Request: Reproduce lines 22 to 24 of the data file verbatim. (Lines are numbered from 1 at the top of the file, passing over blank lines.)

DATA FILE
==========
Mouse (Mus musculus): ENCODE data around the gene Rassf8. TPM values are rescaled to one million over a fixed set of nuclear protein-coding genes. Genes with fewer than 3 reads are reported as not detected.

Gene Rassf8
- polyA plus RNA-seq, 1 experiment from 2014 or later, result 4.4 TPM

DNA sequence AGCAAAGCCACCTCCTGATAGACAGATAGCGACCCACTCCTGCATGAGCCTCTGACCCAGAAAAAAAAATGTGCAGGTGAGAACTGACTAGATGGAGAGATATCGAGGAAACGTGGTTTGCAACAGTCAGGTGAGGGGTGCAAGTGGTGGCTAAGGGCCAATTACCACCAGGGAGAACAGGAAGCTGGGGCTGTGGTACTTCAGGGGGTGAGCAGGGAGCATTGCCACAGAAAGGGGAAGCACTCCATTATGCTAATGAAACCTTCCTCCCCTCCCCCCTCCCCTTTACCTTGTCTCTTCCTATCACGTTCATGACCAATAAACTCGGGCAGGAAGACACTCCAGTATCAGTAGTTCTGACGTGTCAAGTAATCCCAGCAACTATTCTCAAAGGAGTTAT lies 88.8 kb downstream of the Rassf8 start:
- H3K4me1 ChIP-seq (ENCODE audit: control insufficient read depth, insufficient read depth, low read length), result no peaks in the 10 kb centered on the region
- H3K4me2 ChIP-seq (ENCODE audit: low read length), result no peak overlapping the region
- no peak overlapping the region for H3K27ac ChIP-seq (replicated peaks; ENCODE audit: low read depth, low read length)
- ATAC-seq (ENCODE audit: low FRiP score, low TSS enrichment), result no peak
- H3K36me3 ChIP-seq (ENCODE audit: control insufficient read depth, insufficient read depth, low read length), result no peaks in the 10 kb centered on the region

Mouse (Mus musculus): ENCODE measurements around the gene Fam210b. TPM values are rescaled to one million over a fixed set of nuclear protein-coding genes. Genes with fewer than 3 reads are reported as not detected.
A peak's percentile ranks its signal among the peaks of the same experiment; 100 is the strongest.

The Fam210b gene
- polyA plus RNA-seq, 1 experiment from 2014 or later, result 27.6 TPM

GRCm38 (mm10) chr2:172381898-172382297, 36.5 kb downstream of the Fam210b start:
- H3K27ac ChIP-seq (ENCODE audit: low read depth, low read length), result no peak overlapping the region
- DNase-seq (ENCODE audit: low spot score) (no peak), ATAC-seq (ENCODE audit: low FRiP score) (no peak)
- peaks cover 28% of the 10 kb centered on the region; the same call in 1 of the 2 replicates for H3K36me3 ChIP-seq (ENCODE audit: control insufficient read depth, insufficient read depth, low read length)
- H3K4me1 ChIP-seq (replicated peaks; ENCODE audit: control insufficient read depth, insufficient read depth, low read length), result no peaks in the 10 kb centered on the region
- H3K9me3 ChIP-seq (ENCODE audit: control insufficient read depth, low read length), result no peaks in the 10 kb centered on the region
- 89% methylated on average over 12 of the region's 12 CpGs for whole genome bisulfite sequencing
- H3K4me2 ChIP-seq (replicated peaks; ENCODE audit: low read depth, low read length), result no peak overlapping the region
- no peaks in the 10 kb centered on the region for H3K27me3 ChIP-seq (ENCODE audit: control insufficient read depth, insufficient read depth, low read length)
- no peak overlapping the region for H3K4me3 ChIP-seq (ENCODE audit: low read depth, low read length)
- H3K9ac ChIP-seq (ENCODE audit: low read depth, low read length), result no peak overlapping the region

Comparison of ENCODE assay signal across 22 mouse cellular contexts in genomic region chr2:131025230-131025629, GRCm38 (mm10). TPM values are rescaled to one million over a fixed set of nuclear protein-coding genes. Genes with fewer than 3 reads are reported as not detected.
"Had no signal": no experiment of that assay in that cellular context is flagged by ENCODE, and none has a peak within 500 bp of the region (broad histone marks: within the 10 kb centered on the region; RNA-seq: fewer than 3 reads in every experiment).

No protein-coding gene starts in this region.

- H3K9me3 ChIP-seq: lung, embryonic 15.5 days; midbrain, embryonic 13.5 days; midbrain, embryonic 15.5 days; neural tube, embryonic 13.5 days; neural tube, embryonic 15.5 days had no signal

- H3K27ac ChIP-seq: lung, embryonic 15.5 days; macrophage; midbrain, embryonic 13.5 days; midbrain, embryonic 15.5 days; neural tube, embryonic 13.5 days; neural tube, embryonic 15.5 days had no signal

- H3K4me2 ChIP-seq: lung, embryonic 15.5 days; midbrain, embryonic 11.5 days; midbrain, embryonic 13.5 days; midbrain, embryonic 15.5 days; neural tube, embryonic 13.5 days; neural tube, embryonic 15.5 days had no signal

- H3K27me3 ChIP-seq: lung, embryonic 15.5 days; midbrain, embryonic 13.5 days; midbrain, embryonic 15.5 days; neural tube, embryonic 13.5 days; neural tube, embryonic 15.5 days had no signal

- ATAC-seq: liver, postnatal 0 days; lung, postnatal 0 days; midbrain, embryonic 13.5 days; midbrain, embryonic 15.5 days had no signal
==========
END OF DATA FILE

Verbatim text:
- no peaks in the 10 kb centered on the region for H3K27me3 ChIP-seq (ENCODE audit: control insufficient read depth, insufficient read depth, low read length)
- no peak overlapping the region for H3K4me3 ChIP-seq (ENCODE audit: low read depth, low read length)
- H3K9ac ChIP-seq (ENCODE audit: low read depth, low read length), result no peak overlapping the region